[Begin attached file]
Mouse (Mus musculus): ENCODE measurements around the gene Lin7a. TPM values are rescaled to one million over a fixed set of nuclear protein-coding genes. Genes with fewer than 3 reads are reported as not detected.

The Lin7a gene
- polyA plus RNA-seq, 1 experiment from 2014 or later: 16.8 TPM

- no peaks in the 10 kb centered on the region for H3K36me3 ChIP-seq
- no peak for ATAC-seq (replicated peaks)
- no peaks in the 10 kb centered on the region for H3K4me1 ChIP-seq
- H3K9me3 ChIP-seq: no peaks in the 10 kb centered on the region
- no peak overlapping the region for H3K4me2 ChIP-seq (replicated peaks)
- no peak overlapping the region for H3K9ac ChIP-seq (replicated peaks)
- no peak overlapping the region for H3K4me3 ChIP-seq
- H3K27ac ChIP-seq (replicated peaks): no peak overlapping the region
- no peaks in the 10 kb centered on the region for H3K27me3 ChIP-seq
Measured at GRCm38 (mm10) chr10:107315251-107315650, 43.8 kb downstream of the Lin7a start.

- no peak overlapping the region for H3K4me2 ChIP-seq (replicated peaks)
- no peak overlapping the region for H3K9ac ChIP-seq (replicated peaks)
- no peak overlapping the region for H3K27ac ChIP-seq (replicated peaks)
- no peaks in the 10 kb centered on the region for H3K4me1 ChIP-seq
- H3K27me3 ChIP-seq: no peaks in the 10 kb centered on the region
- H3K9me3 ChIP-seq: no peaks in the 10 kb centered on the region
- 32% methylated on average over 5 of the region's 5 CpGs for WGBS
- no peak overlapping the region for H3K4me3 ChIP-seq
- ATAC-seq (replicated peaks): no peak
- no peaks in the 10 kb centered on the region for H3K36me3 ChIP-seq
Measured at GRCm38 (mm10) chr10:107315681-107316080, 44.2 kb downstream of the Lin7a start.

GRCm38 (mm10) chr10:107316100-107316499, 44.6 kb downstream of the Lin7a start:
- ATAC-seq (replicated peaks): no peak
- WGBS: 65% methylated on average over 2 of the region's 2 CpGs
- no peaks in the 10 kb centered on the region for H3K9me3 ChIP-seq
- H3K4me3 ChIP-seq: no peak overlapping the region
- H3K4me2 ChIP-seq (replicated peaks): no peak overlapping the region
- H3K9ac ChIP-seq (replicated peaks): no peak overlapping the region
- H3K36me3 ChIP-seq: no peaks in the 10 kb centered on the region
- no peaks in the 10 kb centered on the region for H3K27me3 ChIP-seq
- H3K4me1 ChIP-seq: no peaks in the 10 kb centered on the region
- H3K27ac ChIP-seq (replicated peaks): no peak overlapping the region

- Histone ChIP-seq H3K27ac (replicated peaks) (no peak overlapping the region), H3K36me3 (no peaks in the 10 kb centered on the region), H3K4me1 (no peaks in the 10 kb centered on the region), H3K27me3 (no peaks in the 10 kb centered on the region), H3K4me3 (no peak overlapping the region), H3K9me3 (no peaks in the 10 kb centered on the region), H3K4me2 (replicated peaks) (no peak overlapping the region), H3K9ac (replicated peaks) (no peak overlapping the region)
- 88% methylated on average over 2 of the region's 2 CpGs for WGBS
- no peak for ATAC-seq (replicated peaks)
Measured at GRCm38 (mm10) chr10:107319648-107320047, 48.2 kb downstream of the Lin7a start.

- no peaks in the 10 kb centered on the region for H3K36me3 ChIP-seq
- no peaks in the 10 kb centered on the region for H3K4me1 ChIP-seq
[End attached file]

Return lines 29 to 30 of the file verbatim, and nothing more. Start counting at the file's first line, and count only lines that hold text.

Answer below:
- H3K4me3 ChIP-seq: no peak overlapping the region
- H3K4me2 ChIP-seq (replicated peaks): no peak overlapping the region